Blogger Kaitlin Frick

Laugh-Out-Loud Reading Recommendations for Tell A Joke Day

August 16th was National Tell a Joke Day, and anyone who knows me knows I love a good laugh. In the spirit of the holiday, I thought it would be fun to highlight some laugh-out-loud reads for young people. Rather than simply sharing my recommendations, however, I reached out to some of my favorite bibliophiles for their top picks. The following list, including descriptions, are in their words:

Allison, Children’s Librarian with the New York Public Library (NY)

How to Give Your Cat a Bath in Five Easy Steps by Nicola Winstanley; illus. by John Martz

How to Give Your Cat A Bath

Don’t let the title fool you: Nothing comes easy in this book. Kids will delight in all the mishaps (and cookies) it takes to get this cat clean by the end. (Ages 5-8)

Crunch, the Shy Dinosaur by Cirocco Dunlap; illus. by Greg PizzoliCrunch, the Shy Dinosaur

Kids of all temperaments will love trying to meet and interact with this shy dinosaur, often to hilarious and unexpected results. (Ages 5-7)

The Very Impatient CaterpillarThe Very Impatient Caterpillar by Ross Burach

Patience is hard – but it can also be funny – as a caterpillar keeps trying and failing to survive the long wait it takes to become a butterfly. Great use of voice and dialogue will have kids breaking into laughter. (Ages 5-7)

Pete’s a Pizza by William SteigPete's A Pizza

An older title but recently kid-tested, from its punny title to its silly imaginative play, this book will get kids laughing. Perfect for modeling caregiver and child interactions, every child can see themselves turned into a pizza! (Ages 4+)

Alyssa, Children’s Librarian with the Lane Public Library (OH)

The Mouse Who Ate BananasThe Mouse Who Ate Bananas by Keith Faulkner; illus. by Rory Tyger

Kids love this pop-up book and think it is hilarious to see animals slip and fall on banana peels. I love reading it in storytimes, as it is a sure crowd-pleaser. (Ages 4-8)

Guess Again! by Mac Barnett; illus. by Adam RexGuess Again

I love this book because it is so fun to see kids try to guess what each shadow is and then to see their shock when they are wrong. Their responses are absolutely hilarious, and I love the trickery in the book. (Ages 4-6)

Ryan, Young Adult Librarian with the New York Public Library (NY)

I Hate My Cats (A Love Story)I Hate My Cats (A Love Story) by Davide Cali; illus. by Anna Pirolli

A book that perfectly encapsulates the ridiculousness of living with cats, I Hate My Cats (A Love Story) shows how cats step onto your face and right into your heart. Fun for the whole family. (Ages 4-10)


Jo, Library Trainee with the New York Public Library (NY)

Everything on a Waffle by Polly HorvathEverything on a Waffle

Welcome to the town of Coal Harbour’s best local restaurant: The Girl on the Red Swing, where everything – and I mean EVERYTHING – is served on a waffle! The sass and humor accompanied by recipes relevant to each chapter make this hilarious story perfect for a family read-aloud or road trip audiobook. (Ages 10+)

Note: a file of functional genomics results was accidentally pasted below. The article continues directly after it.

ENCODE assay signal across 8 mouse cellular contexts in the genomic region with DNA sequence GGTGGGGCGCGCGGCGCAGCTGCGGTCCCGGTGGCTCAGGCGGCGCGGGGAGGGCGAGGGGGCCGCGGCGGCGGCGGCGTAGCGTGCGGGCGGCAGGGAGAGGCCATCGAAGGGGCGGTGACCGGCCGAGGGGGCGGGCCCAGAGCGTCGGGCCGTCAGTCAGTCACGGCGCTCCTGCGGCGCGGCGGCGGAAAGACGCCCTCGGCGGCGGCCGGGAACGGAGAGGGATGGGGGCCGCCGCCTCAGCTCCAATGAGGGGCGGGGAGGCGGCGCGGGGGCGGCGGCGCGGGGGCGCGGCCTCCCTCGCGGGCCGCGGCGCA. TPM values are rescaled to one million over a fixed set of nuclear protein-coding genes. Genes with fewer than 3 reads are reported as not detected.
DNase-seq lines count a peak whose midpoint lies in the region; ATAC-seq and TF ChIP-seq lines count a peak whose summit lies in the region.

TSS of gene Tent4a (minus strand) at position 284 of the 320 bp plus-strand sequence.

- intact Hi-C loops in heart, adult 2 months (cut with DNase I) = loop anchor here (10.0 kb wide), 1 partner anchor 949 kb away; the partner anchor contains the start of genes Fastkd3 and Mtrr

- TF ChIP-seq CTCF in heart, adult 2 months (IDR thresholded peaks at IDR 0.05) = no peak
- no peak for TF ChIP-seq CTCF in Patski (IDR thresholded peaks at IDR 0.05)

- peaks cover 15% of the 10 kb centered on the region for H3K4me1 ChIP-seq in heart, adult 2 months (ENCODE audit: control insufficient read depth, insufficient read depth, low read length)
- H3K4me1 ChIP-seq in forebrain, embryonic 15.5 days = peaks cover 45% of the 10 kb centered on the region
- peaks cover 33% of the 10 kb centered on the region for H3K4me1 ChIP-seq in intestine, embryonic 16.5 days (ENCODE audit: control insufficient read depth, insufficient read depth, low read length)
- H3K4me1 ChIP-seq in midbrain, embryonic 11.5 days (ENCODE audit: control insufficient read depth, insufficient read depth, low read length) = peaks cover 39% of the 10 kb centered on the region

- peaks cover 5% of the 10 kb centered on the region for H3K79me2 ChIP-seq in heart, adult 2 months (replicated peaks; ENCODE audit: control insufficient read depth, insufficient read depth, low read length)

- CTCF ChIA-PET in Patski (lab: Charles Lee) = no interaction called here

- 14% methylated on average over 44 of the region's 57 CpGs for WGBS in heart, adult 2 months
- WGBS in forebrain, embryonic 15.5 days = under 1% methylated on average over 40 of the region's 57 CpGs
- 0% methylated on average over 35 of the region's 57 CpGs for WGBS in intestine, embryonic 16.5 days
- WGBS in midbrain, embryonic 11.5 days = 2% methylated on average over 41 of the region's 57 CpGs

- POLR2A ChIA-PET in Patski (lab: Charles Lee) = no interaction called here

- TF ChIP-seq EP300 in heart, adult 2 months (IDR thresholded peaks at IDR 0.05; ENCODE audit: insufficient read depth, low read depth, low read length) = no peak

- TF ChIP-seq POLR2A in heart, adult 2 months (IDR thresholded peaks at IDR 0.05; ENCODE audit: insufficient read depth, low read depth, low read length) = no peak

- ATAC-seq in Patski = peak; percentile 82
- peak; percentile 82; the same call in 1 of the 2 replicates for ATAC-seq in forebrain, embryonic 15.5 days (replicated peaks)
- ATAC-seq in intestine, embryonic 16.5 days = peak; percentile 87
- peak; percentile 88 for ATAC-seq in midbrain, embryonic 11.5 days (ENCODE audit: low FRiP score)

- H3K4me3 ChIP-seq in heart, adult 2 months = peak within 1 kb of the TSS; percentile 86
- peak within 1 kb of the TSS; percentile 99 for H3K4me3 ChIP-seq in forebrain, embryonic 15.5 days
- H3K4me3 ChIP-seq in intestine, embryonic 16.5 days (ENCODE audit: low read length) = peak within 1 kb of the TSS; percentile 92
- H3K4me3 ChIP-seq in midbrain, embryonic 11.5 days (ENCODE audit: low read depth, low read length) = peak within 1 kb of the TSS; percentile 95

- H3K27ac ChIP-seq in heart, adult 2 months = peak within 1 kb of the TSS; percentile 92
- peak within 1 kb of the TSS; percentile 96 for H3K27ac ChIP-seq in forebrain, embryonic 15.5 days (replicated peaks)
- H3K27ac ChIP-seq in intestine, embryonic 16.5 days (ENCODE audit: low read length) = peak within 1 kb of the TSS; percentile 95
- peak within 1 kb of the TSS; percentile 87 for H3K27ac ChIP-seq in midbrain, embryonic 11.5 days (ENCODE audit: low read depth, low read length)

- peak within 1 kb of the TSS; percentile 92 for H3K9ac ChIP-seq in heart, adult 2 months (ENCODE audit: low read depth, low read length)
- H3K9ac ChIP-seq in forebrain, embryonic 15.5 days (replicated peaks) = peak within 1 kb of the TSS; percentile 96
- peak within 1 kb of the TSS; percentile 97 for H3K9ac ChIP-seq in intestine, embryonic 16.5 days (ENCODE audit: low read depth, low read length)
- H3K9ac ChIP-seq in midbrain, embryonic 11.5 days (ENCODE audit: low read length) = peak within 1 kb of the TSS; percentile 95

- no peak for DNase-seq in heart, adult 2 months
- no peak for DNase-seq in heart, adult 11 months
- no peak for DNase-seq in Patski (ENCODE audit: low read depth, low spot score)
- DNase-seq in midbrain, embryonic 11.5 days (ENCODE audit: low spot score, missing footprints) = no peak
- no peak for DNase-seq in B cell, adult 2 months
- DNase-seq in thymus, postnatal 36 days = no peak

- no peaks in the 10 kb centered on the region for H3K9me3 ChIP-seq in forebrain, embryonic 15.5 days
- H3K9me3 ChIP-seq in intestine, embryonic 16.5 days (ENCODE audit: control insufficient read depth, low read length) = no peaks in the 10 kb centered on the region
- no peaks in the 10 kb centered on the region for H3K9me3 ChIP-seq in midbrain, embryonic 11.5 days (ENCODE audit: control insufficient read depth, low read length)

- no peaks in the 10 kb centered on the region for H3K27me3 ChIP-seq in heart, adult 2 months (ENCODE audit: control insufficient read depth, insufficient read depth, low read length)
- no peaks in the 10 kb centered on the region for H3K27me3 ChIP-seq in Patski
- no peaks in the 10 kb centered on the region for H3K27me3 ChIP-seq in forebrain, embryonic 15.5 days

Finding OrionFinding Orion by John David Anderson

With a last name like Kwirk and family members whose personalities match the name, you know you’re in for an adventure! An unexpected death announcement triggers a bizarre chain of events that takes Orion’s family on a journey they won’t forget. Soon you’ll find yourself immersed in the hilarious saga as the Kwirk family embarks on an outrageous mission to locate the final resting place of Papa Kwirk, a man whose true identity seems to become more mysterious the more Orion discovers. (Ages 8-12)

Max and the Midknights by Lincoln PeirceMax and the Midknights

Through Max’s epic quest set in medieval times, readers learn tidbits about history and culture from this time period interspersed with humor and sarcasm to keep you laughing out loud! (Ages 7-11)

Mother BruceMother Bruce by Ryan T. Higgins

Bruce wants nothing more than to live his quiet life in peace. But suddenly his tranquility is interrupted when a gaggle of goslings attaches themselves to Bruce, and this grump finds himself turned into their adoptive mother overnight. The snarky humor on every page will keep adults and children alike laughing out loud to this delightful picture book. (Ages 3-6)

The Day Jimmy’s Boa Ate the Wash by Trinka Hakes Noble; illus. by Steven KelloggThe Day Jimmy's Boa Ate the Wash

A class field trip turns into a day of utter mayhem when Jimmy’s stowaway pet gets loose at the local farm. (Ages 4+)

Allison, Children’s Librarian with the Free Library of Philadelphia (PA)

The Princess and the PonyThe Princess and the Pony by Kate Beaton

Princess Pinecone of the Kingdom of Warriors has a great attitude, and it’s hard to go wrong with a round pony that farts just a bit too much. It always gets a laugh from kids, and I love giving the warriors silly voices. (Ages 3-8)

Grace, Children’s Librarian with the New York Public Library (NY)

Wed Wabbit by Lissa EvansWed Wabbit

A fantastical, whimsical story about 10-year-old Fidge who gets trapped in her little sister’s favorite picture book. This book is a hilarious mashup of Alice in Wonderland and Teletubbies with a big helping of British wit. (Ages 8-12)


This post addresses the following ALSC Core Competencies: IV. Knowledge, Curation, and Management of Materials


  1. Jessica F

    Great list! I think humor really depends on where kids are developmentally! I love reading Guess Again with Kindergartners and First Graders, but have never had much luck reading it with preschoolers. I find this Scholastic article really helpful:

    1. Kaitlin F

      Thanks for sharing this article, Jessica! For the purpose of the post, the age recommendations I listed come from the publisher.

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